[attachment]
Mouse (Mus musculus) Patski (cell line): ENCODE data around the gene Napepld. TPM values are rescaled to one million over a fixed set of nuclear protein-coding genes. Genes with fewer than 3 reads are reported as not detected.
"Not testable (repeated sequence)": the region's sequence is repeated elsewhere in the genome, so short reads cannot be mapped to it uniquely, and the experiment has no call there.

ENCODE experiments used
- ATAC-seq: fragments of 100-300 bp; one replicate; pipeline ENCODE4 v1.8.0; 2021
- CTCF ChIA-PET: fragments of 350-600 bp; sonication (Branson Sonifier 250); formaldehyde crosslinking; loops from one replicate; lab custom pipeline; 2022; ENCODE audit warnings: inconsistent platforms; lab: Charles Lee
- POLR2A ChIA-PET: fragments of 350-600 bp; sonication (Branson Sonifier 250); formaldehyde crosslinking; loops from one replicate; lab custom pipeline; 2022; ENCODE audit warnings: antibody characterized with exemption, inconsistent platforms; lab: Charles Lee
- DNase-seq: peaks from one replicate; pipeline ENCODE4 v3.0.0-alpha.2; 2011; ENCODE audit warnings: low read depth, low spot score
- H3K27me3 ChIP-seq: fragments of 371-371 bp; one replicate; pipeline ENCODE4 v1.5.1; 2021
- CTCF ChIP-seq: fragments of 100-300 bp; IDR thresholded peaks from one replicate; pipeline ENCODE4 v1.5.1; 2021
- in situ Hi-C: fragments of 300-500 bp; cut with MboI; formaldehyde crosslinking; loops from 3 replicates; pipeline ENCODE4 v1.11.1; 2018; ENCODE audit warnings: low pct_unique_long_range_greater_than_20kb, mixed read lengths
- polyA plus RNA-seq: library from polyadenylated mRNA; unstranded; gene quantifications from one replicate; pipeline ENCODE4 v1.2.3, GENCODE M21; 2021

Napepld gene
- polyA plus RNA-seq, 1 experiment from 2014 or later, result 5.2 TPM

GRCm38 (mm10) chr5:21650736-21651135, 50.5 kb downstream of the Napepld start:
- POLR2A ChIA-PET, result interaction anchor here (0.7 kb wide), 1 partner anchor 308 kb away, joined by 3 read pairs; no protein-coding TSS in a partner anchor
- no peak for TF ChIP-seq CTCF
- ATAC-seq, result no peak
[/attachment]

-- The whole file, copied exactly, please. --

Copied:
Mouse (Mus musculus) Patski (cell line): ENCODE data around the gene Napepld. TPM values are rescaled to one million over a fixed set of nuclear protein-coding genes. Genes with fewer than 3 reads are reported as not detected.
"Not testable (repeated sequence)": the region's sequence is repeated elsewhere in the genome, so short reads cannot be mapped to it uniquely, and the experiment has no call there.

ENCODE experiments used
- ATAC-seq: fragments of 100-300 bp; one replicate; pipeline ENCODE4 v1.8.0; 2021
- CTCF ChIA-PET: fragments of 350-600 bp; sonication (Branson Sonifier 250); formaldehyde crosslinking; loops from one replicate; lab custom pipeline; 2022; ENCODE audit warnings: inconsistent platforms; lab: Charles Lee
- POLR2A ChIA-PET: fragments of 350-600 bp; sonication (Branson Sonifier 250); formaldehyde crosslinking; loops from one replicate; lab custom pipeline; 2022; ENCODE audit warnings: antibody characterized with exemption, inconsistent platforms; lab: Charles Lee
- DNase-seq: peaks from one replicate; pipeline ENCODE4 v3.0.0-alpha.2; 2011; ENCODE audit warnings: low read depth, low spot score
- H3K27me3 ChIP-seq: fragments of 371-371 bp; one replicate; pipeline ENCODE4 v1.5.1; 2021
- CTCF ChIP-seq: fragments of 100-300 bp; IDR thresholded peaks from one replicate; pipeline ENCODE4 v1.5.1; 2021
- in situ Hi-C: fragments of 300-500 bp; cut with MboI; formaldehyde crosslinking; loops from 3 replicates; pipeline ENCODE4 v1.11.1; 2018; ENCODE audit warnings: low pct_unique_long_range_greater_than_20kb, mixed read lengths
- polyA plus RNA-seq: library from polyadenylated mRNA; unstranded; gene quantifications from one replicate; pipeline ENCODE4 v1.2.3, GENCODE M21; 2021

Napepld gene
- polyA plus RNA-seq, 1 experiment from 2014 or later, result 5.2 TPM

GRCm38 (mm10) chr5:21650736-21651135, 50.5 kb downstream of the Napepld start:
- POLR2A ChIA-PET, result interaction anchor here (0.7 kb wide), 1 partner anchor 308 kb away, joined by 3 read pairs; no protein-coding TSS in a partner anchor
- no peak for TF ChIP-seq CTCF
- ATAC-seq, result no peak